JuJu Smith-Schuster Could Be the Steelers' X-Factor Against the Jaguars

Can the rookie wide receiver make an impact against the league's best secondary?

The Week 5 matchup between the Jacksonville Jaguars and Pittsburgh Steelers will undoubtedly be remembered for Ben Roethlisberger’s five interceptions, and rightfully so. The 30-9 Jaguars win was a coming out party for a defense that would finish the season ranked first in Adjusted Net Expected Points (NEP) per play. Jacksonville left the game with a record of 3-2, and a loss to the Los Angeles Rams the following week would be the last time they weren't over .500 during the regular season.

All of this will certainly be brought up ahead of a rematch during the Divisional Round. What will get less coverage on that side of the ball is how the Steelers had some success through the air between interceptions. Roethlisberger threw for 312 yards in that game, the most given up by the Jaguars during the regular season — though it took 55 passes to get there. Antonio Brown saw the biggest percentage of those throws — 19 targets for 10 receptions and 157 yards — but he’s coming off an injury and it’s unknown if he’ll be close to 100 percent.

An underrated piece in that game came from the work of rookie receiver JuJu Smith-Schuster, which could play a bigger role this weekend.

Among the Best

Throughout his rookie season, Smith-Schuster played a few roles for the Steelers offense as both a slot and outside receiver. He was on the field for 63.7 percent of Pittsburgh’s offensive snaps, which was the second most among their wide receivers, behind Brown (80.3 percent) and just ahead of Martavis Bryant (61.6 percent). He was only targeted 79 times during the regular season, but was one of the most efficient receivers in the game.

Among the 85 receivers who saw at least 50 targets in 2017, only Marvin Jones had a higher Reception NEP per target than Smith-Schuster. His 0.97 Reception NEP per target means the Steelers added nearly a full expected point each time Smith-Schuster was thrown the ball. Not a reception, just thrown in his direction.

Smith-Schuster got there by just being generally good. He wasn’t particularly reliant on big plays (his 12 receptions of 20 or more yards was tied for 24th in the NFL) or touchdowns (he was tied for 19th with seven scores).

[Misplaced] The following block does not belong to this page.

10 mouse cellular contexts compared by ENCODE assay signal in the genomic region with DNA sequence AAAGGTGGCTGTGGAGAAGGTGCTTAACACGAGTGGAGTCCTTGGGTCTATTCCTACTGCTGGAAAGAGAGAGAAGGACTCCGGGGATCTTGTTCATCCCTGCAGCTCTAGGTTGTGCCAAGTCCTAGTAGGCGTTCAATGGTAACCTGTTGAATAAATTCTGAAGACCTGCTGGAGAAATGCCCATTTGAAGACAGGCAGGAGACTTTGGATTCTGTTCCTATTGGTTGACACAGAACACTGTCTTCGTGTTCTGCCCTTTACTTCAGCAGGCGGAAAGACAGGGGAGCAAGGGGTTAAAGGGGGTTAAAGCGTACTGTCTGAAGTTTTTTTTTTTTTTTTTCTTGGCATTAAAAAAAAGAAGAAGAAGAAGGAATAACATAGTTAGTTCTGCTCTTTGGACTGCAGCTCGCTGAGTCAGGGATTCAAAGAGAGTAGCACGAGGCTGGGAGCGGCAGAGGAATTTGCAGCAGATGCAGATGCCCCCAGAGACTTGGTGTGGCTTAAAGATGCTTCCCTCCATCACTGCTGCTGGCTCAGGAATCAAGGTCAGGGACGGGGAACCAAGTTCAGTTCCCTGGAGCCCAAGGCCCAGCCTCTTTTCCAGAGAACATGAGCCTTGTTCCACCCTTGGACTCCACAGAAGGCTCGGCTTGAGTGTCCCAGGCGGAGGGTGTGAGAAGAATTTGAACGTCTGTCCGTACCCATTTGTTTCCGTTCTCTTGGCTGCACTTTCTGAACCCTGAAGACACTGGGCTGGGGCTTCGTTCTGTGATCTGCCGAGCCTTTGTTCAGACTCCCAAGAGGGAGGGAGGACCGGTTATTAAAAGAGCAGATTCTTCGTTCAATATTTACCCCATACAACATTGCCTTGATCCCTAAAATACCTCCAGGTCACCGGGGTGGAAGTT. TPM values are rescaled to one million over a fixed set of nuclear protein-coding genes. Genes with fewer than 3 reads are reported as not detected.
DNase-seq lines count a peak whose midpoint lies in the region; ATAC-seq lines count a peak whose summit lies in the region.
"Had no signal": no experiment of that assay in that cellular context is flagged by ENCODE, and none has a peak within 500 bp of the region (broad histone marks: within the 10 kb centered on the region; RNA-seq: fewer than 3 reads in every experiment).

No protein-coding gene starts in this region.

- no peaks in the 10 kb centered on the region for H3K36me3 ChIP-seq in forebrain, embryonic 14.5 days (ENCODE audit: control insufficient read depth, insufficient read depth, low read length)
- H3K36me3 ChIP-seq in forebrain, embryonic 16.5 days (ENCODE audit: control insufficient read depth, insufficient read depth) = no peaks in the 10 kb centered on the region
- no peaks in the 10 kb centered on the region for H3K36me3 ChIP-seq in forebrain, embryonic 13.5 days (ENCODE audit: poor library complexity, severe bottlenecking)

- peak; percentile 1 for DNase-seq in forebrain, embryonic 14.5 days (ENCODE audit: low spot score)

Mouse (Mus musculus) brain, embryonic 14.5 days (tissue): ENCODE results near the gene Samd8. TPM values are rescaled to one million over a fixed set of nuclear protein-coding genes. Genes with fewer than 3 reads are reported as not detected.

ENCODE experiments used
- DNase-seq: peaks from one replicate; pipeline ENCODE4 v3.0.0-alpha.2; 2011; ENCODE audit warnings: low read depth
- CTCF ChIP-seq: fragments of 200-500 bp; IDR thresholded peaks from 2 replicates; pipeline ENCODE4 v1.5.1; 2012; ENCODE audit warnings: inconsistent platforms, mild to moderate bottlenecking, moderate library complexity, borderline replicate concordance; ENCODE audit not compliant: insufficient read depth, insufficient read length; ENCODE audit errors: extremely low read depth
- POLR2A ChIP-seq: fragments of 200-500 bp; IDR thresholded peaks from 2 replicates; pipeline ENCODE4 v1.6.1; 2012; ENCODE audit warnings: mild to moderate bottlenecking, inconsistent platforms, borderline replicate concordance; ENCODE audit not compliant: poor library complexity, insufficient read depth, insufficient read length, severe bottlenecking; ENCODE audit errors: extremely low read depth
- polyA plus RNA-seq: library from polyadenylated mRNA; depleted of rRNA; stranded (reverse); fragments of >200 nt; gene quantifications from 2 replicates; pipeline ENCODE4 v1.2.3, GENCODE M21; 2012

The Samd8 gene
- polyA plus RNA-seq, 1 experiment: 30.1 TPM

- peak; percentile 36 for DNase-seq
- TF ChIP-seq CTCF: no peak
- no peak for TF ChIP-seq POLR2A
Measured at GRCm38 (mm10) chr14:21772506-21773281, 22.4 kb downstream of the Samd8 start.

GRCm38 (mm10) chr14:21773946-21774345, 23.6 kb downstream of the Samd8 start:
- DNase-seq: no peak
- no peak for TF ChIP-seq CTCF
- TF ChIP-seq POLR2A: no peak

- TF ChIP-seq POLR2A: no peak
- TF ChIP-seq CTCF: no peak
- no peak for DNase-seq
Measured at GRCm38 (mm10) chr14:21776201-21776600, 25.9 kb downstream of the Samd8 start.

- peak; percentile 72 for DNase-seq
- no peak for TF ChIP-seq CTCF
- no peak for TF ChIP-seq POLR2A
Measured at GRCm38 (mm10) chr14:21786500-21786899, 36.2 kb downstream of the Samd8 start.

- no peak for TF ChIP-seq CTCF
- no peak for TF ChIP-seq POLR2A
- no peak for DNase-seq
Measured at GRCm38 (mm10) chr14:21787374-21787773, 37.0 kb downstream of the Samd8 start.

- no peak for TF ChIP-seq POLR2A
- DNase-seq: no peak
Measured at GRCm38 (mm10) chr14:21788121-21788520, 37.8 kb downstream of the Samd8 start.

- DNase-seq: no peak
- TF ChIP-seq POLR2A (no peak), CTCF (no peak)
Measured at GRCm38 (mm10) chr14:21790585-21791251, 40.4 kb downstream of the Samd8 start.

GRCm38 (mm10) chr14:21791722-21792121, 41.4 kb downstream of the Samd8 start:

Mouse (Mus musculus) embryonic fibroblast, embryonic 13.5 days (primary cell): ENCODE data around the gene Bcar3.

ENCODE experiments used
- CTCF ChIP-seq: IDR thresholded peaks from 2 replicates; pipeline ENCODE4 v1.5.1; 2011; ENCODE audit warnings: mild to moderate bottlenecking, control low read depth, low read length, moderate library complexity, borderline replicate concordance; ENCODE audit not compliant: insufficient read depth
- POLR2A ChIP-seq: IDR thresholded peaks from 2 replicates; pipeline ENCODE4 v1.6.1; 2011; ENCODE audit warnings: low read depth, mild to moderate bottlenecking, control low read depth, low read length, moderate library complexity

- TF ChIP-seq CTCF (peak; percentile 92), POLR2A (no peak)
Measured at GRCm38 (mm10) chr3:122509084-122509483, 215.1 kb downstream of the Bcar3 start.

Bigger Impact

That brings us back to the Jaguars game and where he can pick up where he left off. During that Week 5 game, Smith-Schuster only had 4 receptions on 6 targets for 58 yards, but he helped exploit one of the few weak points in Jacksonville's secondary — the middle of the field. If you have to throw on the Jaguars, that’s where you want to do it.

Jacksonville has Jalen Ramsey and A.J. Bouye at cornerback and the two typically stay outside. Per Sports Info Solutions charting from Football Outsiders, Ramsey and Bouye ranked 7th and 12th in Success Rate among 81 cornerbacks targeted at least 50 times. They’re good. What’s typically not as good is the space in the middle of the field not covered by those two.

Below is the Success Rate — the percentage of plays that positively impact NEP — allowed by the Jaguars defense broken down in six sections of the field.

2017 Success Rate Left Middle Right
Short 44.36% 55.43% 41.72%
Deep (15+) 30.56% 40.00% 30.77%

Splitting the field by short and deep passes (15 yards or more down the field), it’s easy to see the Jaguars allow more to happen in the middle. At each depth, the Success Rate allowed is much higher than on the outside. On short throws, quarterbacks go from a level equivalent to 2017 Joe Flacco and Eli Manning targeting the outside to just below the best quarterback in 2017 (Jimmy Garoppolo’s 56.4 percent) down the middle. That’s a huge difference.

Pittsburgh took advantage of this a few times against the Jaguars in their first meeting. Late in the second quarter, the Steelers were only down 7-3, had a 1st-and-10 from their own 39 and lined up with 11 personnel (three wide receivers). Before the snap, Smith-Schuster went in motion from the left to right, followed by Aaron Colvin. The receiver ran a post route up the seam and found a hole between the slot corner and the single-high safety for a fairly easy gain of 21 yards.

Later in the fourth quarter, down 22-9, the Steelers ran a similar concept. This time, Smith-Schuster started on the right side of the formation, but the end result was the same. He looped around Colvin and again found a hole between the corner and Tashaun Gipson for a 14-yard gain.

These are the types of plays the Steelers and Smith-Schuster made work all season and they should be what works best against the Jaguars defense. Pittsburgh is still an overwhelming favorite due in most part to their advantage on the other side of the ball, but they could make it easier on themselves by finding a quicker way to success when on offense.

Much of the attention goes to the stars of the Steelers, but the biggest key could be the rookie wide receiver and it may not be too long before Smith-Schuster plays his way into that group, himself.